Check, Please! Bay Area reviews: Crustacean, Protéa
We begin at San Francisco’s Crustacean where Vietnamese flavors have been perfected in a secret kitchen by three generations of the An family. Then, we head north to Yountville for masterfully-crafted Puerto Rican cuisine. With a hyper-seasonal menu that changes daily, the passion is palpable at Protéa.
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My name is Leslie Sbrocco, and I’m the host of Check, Please! Bay Area. Each week, I’ll share my tasting notes about the wine, beer and spirits the guests and I drank on set during the taping of the show.
Marqués de Cáceres Brut Cava
La Rioja, Spain, $13
As a fan of Rioja, I consistently recommend the well-made and well-priced wines from Marqués de Cáceres. Founded in 1970, it’s now the fifth generation of the Forner family at the helm. From their elegant reds to refreshing rosado, this is a name to seek out for sheer deliciousness. Their Cava is one of the best sparkling values on the market today. Crafted with traditional Spanish varieties for Cava – Xarel.lo, Macabeo and Parellada – from 25-year-old vines in the famed Penedès area, it’s made in the traditional method. Crisp and classy, I call it a “stock-up sparkling star.”
2017 Domaine Matrot Bourgogne Blanc
Burgundy, France, $29
The Matrot family has been iconic in the Burgundy region of France for more than a century. Today, it’s run by Thierry and Pascale Matrot who are working alongside their daughters, Adèle and Elsa. Located in the heralded white-wine mecca, Meursault, their organically farmed vineyards represent some of Burgundy’s best. This white is made with Chardonnay grown near the appellation of Meursault from 30-year-old vines. It sports a kiss of creamy complexity from barrel fermentation, but the lemony ping and purity of fruit are what shine through. A gorgeously affordable version of white Burgundy.
2018 Blueprint Sauvignon Blanc
Napa Valley, California, $40
Blueprint is a stylish wine label making a statement. Created by Napa Valley wine royalty, Robin Daniel Lail, it honors climate change pioneers who according to the winery, “put the health of our planet ahead of quarterly reports and the bottom line.” Robin grew up as part of the family behind the legendary, Inglenook winery. She also co-founded two benchmark wineries: Dominus with Christian Moueix and Merryvale Vineyards with Bill Harlan. In other words, she knows Napa Valley. So does winemaker, Philippe Melka, who has crafted a white of precision and purity. A serious Sauvignon Blanc that doesn’t sacrifice juicy citrus succulence and pure drinking pleasure.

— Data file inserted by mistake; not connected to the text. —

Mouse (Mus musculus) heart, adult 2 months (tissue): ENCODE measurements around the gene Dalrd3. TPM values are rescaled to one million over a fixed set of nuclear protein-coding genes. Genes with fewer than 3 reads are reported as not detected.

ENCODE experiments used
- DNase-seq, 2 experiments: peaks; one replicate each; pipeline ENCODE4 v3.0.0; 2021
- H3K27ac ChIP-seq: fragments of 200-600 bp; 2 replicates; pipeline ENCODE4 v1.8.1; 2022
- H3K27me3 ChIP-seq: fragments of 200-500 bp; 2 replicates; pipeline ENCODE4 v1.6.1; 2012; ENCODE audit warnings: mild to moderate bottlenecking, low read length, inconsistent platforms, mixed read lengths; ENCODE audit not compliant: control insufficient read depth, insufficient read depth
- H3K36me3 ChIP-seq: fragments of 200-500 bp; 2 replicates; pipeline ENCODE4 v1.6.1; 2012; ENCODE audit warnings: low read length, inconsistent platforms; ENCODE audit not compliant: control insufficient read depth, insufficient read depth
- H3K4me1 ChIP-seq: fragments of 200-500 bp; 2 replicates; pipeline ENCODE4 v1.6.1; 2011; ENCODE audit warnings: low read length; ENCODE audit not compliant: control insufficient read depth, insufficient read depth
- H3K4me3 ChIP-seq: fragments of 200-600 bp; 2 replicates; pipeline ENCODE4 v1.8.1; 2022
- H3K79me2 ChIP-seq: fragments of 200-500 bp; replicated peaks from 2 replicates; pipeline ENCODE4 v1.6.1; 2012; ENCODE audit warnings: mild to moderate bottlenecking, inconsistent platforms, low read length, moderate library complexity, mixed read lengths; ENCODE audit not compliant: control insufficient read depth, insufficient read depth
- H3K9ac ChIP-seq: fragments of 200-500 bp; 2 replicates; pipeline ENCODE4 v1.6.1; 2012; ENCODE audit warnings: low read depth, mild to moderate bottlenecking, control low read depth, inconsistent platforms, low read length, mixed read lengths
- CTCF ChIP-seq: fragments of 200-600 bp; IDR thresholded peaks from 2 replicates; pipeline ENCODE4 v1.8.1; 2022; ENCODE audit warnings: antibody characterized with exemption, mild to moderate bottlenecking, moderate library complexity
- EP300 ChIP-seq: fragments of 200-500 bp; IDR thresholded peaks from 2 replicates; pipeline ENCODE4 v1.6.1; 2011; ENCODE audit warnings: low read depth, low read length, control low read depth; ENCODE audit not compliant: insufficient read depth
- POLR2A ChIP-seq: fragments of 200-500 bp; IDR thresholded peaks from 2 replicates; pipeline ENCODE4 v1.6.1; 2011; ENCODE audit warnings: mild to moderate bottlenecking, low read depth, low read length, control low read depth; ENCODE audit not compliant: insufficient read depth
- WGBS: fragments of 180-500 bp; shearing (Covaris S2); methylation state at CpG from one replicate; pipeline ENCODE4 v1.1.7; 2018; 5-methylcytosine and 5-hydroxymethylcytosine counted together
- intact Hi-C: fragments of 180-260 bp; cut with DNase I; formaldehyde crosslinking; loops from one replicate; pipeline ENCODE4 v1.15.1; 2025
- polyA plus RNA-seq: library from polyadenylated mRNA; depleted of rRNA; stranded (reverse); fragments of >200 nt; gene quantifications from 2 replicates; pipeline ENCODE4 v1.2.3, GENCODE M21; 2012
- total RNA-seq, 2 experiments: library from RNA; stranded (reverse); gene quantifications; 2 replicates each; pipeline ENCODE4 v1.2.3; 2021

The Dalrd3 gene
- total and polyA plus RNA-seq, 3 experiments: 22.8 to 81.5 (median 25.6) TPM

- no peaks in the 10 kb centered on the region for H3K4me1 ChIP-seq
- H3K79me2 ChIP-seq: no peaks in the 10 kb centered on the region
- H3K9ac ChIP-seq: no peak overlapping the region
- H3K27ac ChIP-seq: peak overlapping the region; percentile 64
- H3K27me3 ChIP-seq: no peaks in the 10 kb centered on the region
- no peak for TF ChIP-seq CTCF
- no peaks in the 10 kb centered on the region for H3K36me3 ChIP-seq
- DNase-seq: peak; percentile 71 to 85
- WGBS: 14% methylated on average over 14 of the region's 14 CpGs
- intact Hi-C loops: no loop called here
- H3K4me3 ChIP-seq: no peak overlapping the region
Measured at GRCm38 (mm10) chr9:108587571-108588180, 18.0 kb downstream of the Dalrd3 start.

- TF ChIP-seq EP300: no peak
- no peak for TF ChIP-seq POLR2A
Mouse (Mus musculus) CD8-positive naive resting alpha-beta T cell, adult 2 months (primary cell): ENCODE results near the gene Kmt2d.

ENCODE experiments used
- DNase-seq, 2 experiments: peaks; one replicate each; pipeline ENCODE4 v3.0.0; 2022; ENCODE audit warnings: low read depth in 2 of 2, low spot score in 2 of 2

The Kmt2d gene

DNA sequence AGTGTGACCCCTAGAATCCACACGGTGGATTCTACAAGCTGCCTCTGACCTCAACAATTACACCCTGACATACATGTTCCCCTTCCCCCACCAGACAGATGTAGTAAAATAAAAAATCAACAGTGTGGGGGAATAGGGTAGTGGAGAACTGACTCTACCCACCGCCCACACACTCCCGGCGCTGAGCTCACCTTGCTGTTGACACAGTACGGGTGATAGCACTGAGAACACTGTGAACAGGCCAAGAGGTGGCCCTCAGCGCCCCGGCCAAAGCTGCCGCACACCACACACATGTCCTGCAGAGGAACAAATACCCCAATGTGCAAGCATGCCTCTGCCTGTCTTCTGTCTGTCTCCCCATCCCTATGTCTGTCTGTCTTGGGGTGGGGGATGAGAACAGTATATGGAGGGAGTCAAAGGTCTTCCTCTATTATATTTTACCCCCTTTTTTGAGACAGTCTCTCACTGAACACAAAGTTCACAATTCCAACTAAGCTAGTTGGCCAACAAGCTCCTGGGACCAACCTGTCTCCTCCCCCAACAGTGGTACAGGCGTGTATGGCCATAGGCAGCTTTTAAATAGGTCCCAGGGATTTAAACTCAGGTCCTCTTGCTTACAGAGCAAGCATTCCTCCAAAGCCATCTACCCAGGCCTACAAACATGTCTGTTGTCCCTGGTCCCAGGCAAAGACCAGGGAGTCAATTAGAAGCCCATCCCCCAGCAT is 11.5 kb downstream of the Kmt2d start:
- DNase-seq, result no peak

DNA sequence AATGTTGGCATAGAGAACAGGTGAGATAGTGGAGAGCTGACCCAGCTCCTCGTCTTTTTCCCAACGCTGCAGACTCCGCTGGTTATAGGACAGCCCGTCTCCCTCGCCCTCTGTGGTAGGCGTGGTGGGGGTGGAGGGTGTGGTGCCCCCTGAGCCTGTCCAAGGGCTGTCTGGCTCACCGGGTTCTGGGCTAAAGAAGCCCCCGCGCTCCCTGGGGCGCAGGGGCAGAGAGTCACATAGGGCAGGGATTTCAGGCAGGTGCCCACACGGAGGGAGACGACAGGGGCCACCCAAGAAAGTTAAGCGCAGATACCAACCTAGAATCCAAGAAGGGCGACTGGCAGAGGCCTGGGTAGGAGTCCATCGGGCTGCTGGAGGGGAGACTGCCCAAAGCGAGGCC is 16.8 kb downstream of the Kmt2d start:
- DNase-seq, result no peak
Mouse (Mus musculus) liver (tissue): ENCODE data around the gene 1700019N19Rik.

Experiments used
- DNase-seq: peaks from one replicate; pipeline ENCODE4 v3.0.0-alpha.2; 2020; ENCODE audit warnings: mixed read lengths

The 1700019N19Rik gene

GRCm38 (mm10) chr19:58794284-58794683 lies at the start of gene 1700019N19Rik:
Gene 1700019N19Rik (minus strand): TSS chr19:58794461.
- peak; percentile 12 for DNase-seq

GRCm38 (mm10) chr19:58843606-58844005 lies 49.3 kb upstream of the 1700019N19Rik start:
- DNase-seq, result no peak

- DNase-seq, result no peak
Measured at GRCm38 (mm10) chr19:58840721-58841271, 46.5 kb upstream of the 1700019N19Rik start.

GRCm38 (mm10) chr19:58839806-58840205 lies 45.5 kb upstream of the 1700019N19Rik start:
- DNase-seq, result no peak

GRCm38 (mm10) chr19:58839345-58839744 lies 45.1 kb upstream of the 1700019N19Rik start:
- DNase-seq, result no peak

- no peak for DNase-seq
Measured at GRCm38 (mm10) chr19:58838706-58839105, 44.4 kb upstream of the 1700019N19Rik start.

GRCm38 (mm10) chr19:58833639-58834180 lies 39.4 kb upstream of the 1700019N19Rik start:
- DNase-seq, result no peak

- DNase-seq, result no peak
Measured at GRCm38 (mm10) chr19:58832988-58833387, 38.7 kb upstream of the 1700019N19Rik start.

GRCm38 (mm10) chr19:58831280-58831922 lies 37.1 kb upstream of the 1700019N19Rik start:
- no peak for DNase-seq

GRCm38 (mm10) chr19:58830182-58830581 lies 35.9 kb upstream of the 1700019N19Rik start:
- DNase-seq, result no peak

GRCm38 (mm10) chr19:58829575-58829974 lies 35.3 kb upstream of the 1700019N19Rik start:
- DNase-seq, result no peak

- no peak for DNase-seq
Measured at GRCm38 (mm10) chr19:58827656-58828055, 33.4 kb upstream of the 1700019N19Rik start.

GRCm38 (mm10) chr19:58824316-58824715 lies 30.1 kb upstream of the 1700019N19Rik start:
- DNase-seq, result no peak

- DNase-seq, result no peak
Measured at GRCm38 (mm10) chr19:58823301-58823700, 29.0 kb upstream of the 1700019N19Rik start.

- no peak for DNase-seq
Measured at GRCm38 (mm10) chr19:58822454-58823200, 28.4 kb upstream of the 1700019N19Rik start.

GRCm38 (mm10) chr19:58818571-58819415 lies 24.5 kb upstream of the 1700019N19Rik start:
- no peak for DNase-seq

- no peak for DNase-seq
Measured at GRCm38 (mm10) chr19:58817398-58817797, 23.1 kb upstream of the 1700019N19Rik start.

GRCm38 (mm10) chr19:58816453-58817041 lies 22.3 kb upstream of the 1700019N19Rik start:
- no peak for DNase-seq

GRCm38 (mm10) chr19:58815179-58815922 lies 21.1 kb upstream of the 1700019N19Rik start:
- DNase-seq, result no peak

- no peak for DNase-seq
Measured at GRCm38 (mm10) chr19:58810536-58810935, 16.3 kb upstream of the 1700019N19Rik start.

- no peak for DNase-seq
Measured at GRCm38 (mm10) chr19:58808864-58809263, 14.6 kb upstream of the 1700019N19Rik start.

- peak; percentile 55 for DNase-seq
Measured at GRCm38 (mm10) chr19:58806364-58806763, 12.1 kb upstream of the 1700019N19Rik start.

2015 Shafer ‘Hillside Select’ Estate Cabernet Sauvignon
Stags Leap District, Napa Valley, California, $310
When people ask me about collectible reds, I recommend my short list of "GWTBD Wines: Greatest Wines to Try Before You Die". Shafer’s Hillside Select is on that list as it’s simply one of THE best wines in the world. Every vintage is age-worthy and classic. Why? Because of the meticulous care and focus in the vineyards and cellar of both Doug Shafer and winemaker, Elias Fernandez. When I’m lucky enough to open and enjoy a bottle, I’m always left with a sense of awe. The 2015 is perfectly balanced power. Ripe, dark fruit notes lushly wrap the structured core of polished tannins and sleek acidity to create an opulent red. You can decant the bottle and drink it now, but this is one that will age with grace for decades. If you ever want to splurge on wine to impress others (or most importantly…to impress yourself), Shafer Hillside Select is my top recommendation.
Michter's ‘Toasted Barrel Finish’ Sour Mash Whiskey
Louisville, Kentucky, $180
This is a spirit for the ages. In 2019, the Michter's ‘Toasted Barrel Finish’ Limited Release was named “Whisky Of The Year” by The Whisky Exchange. Never before has an American whiskey taken that honor. It’s no surprise, though. Let me state that I’m a Michter’s fan, too. Every bottle I’ve ever sipped from them has been a treat. But this one is unique. It uses their US1 Sour Mash Whiskey as the base to age in custom made barrels. These barrels are toasted but not charred, which imparts a soft, caramel-like sweetness to the whiskey. My favorite way to sip this brown-spirit-treasure is to pour a small amount in a glass and savor it for hours. It continually changes and evolves down to the last drop.
Thirsty for more beverage advice? You can find more of my wine, beer and spirits tips for you here.